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The 28th annual Pan African Film and Arts Festival launches with a star-studded Opening Night Gala on Tuesday, Feb. 11, at 7:30 p.m. at the Directors Guild of America, 7920 W. Sunset Blvd. in Hollywood.
PAFF is the largest black film festival in the United States and the largest Black History Month cultural event in the nation, with approximately 150 films and 100 artists represented from around the world. The festival runs from Tuesday, Feb. 11, through Sunday, Feb. 23. Film screenings will be held at the Cinemark 15 Theatres, located at the Baldwin Hills Crenshaw Plaza at the corner of Martin Luther King Jr. and Crenshaw boulevards.
The festival will open with the film “HERO: Inspired by the Extraordinary Revolutionary Life and Times of Diplomat and Judge Ulric Cross,” directed by Caribbean filmmaker Frances-Anne Solomon. This year’s festival theme is “20/20 Vision,” intended to launch the new decade with a fresh lens and commitment to telling diverse stories with a global, luminous view.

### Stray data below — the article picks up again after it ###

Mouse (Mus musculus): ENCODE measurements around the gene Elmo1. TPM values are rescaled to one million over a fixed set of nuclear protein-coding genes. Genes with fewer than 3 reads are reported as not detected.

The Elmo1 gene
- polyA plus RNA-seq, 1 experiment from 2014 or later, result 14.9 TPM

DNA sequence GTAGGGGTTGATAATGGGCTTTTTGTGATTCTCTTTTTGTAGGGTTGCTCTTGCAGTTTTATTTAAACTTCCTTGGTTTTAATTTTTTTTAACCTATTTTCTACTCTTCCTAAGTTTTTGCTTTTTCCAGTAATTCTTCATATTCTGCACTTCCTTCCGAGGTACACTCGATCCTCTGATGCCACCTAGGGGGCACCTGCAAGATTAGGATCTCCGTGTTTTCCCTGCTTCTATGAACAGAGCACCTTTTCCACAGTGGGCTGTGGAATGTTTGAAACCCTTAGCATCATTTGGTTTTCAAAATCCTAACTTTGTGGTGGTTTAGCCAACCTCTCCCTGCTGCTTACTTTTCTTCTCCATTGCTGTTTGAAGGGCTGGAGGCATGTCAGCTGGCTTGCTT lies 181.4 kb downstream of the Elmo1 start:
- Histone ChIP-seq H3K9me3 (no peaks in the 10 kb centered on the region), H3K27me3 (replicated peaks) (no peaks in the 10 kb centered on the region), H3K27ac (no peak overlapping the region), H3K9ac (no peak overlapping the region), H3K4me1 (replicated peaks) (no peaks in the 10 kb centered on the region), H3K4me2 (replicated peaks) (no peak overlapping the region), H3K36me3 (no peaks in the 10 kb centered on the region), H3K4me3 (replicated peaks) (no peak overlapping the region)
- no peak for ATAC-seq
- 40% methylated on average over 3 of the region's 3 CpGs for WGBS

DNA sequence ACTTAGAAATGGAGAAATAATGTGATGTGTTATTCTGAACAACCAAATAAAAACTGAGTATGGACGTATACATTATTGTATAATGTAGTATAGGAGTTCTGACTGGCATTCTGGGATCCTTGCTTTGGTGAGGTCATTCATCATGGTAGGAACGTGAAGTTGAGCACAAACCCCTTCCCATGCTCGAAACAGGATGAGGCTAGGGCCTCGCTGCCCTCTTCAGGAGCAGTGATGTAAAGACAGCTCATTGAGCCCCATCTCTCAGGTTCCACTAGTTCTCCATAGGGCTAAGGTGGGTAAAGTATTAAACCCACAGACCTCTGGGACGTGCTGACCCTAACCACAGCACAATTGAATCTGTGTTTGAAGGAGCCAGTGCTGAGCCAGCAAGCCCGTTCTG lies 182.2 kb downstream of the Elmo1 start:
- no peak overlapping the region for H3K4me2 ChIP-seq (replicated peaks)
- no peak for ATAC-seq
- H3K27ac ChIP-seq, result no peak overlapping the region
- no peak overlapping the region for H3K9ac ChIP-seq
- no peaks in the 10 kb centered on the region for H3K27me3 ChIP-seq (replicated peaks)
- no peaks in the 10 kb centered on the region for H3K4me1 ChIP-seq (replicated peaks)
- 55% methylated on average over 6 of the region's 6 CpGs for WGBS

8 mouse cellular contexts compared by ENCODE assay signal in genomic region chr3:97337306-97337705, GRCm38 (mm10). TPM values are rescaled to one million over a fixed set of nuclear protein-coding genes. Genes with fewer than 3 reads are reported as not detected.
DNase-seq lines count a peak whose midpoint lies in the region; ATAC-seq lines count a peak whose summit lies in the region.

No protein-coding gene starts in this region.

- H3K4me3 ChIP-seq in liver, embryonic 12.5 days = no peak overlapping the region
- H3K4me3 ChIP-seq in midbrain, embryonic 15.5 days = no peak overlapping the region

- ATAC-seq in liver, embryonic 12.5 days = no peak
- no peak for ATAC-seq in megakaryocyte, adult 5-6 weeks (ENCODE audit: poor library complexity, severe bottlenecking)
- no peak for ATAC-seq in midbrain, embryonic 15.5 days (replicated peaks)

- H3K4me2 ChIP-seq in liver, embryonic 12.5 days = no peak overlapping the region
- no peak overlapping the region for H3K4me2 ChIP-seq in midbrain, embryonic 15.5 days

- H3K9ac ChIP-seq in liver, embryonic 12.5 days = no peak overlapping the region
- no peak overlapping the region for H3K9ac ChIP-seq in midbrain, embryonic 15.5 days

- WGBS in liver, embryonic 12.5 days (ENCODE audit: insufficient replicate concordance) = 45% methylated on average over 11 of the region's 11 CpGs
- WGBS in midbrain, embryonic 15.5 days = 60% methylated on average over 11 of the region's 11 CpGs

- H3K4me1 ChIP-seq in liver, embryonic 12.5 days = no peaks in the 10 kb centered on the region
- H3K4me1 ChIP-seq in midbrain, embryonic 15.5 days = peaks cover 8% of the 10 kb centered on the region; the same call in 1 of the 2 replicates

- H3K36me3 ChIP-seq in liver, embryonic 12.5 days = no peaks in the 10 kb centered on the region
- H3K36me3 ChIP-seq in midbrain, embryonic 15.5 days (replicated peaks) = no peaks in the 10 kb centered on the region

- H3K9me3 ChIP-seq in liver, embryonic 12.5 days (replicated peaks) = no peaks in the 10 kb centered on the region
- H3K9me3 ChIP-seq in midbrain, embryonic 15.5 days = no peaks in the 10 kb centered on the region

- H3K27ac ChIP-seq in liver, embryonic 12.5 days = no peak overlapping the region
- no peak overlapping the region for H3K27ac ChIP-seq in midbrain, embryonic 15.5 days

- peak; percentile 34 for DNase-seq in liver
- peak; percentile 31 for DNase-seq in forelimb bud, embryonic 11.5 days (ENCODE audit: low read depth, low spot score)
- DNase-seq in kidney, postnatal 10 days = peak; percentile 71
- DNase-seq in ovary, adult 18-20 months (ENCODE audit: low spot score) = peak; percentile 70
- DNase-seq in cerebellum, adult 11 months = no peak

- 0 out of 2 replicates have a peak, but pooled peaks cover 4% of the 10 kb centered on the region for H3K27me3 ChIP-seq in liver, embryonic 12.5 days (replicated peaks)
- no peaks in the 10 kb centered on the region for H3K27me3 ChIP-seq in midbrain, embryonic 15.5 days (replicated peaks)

“HERO” is inspired by the extraordinary life of Trinidad and Tobago diplomat and judge Ulric Cross, the most decorated individual of West Indian descent of World War II. He was a member of the highly-decorated group of Caribbean pilots who flew combat missions for the United Kingdom’s Royal Air Force. After his service, Cross served in an important role in the Pan African Movement, which led to the creation of the 28 modern Caribbean and 54 modern African nations. This Pan African Movement influenced U.S. domestic policy toward African Americans and inspired the Civil Rights movement.
The festival will award juried prizes for Best Narrative Feature, Best First Feature Film, Best Documentary Feature, Best Documentary Short and Best Narrative Short, as well as audience favorite awards at the close of the festival. This year, PAFF has selected films, representing 40 countries in 26 different languages.
For information and a schedule of screenings and events, visit paff.org.
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